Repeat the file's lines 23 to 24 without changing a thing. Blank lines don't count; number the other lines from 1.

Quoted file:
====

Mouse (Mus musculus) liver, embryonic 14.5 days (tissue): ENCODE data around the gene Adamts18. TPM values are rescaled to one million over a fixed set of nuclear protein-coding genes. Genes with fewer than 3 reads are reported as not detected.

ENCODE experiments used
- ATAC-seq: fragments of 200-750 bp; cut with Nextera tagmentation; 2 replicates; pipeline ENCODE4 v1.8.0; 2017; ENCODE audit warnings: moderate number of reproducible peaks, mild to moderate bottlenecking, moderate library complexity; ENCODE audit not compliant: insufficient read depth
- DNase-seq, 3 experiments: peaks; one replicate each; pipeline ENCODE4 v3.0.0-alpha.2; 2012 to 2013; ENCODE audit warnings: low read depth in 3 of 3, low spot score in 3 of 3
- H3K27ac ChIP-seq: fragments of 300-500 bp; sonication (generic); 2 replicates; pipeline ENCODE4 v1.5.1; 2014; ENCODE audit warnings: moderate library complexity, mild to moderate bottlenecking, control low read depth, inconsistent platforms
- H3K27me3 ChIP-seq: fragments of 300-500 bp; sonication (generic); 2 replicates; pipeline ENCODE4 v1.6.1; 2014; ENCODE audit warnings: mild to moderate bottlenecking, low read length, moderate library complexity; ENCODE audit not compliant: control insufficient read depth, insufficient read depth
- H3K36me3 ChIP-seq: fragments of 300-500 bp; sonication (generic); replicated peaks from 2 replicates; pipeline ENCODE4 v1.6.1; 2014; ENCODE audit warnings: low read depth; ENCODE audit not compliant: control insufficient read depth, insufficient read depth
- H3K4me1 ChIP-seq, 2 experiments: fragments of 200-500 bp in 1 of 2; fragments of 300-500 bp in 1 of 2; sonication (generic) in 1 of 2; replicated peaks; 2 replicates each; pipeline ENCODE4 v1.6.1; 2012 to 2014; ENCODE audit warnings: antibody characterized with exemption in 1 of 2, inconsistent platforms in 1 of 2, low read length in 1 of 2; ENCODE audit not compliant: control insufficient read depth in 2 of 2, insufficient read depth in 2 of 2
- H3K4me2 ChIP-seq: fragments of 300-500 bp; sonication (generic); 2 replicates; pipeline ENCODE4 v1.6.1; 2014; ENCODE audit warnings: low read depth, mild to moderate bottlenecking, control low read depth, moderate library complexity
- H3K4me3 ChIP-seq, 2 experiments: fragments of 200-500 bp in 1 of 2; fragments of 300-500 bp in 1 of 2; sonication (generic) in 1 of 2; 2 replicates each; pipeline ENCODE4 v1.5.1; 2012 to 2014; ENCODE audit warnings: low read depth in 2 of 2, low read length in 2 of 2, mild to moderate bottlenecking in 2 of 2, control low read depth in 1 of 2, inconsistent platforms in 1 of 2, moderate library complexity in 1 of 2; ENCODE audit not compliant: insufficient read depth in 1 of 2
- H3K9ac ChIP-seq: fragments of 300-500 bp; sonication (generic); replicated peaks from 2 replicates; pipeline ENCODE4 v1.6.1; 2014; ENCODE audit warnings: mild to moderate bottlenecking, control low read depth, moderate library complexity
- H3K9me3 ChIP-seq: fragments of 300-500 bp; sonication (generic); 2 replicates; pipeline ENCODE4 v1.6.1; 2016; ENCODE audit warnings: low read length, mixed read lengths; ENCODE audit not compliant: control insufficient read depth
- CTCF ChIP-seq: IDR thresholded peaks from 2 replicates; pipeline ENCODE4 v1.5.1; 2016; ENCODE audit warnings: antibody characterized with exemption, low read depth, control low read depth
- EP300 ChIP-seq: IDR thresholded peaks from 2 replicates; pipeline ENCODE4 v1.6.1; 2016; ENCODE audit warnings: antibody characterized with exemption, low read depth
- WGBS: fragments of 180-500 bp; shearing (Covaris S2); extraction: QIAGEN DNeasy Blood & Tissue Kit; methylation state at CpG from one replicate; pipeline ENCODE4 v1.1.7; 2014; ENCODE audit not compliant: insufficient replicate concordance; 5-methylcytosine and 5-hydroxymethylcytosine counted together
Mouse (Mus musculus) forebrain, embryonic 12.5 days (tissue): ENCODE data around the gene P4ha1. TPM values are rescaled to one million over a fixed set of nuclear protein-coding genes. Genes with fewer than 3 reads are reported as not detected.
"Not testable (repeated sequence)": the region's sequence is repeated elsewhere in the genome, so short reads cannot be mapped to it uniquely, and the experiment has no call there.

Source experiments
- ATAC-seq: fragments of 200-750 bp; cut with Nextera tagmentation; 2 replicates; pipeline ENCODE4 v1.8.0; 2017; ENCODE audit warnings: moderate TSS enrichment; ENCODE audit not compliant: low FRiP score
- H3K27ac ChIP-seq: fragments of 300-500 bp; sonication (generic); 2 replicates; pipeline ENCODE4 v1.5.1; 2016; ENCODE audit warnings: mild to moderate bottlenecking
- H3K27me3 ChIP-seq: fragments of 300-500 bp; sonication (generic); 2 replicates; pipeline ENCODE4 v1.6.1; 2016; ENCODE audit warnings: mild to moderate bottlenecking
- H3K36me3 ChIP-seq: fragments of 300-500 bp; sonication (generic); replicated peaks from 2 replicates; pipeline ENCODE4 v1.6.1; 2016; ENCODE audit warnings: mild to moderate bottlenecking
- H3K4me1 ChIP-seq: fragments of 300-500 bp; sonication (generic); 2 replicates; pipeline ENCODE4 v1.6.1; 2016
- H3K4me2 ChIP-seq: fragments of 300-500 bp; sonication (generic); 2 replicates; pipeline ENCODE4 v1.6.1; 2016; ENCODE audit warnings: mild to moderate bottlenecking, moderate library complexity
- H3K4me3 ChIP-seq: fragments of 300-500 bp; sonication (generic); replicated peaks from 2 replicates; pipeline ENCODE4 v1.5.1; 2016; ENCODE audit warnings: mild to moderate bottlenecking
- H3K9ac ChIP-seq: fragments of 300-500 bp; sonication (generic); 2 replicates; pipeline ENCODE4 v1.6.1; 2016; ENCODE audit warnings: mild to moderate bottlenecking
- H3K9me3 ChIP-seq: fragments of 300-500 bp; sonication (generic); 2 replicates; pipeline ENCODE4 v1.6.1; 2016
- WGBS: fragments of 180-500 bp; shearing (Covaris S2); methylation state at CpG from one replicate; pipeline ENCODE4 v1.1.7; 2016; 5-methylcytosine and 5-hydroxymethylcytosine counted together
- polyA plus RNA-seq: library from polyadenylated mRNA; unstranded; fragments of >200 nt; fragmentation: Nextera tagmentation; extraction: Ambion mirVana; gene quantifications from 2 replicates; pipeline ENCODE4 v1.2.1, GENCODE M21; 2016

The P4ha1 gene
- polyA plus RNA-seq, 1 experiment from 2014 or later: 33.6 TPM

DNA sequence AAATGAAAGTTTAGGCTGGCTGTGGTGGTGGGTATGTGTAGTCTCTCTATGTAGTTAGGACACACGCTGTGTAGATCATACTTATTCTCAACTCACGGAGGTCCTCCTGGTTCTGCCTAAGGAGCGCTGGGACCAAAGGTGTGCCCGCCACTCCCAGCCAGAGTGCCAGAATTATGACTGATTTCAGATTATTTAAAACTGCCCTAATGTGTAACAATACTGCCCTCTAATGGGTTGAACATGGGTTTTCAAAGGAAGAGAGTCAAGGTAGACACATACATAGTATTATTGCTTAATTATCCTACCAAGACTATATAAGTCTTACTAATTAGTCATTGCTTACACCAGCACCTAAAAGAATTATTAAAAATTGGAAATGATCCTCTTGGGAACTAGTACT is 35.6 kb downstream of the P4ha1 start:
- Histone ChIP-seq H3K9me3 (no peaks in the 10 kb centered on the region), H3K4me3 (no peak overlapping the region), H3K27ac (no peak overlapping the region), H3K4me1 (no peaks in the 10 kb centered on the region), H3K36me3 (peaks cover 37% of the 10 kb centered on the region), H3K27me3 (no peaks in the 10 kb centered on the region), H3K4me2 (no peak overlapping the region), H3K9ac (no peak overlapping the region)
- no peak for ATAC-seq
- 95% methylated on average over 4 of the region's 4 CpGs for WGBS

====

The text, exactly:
- H3K4me1 ChIP-seq: fragments of 300-500 bp; sonication (generic); 2 replicates; pipeline ENCODE4 v1.6.1; 2016
- H3K4me2 ChIP-seq: fragments of 300-500 bp; sonication (generic); 2 replicates; pipeline ENCODE4 v1.6.1; 2016; ENCODE audit warnings: mild to moderate bottlenecking, moderate library complexity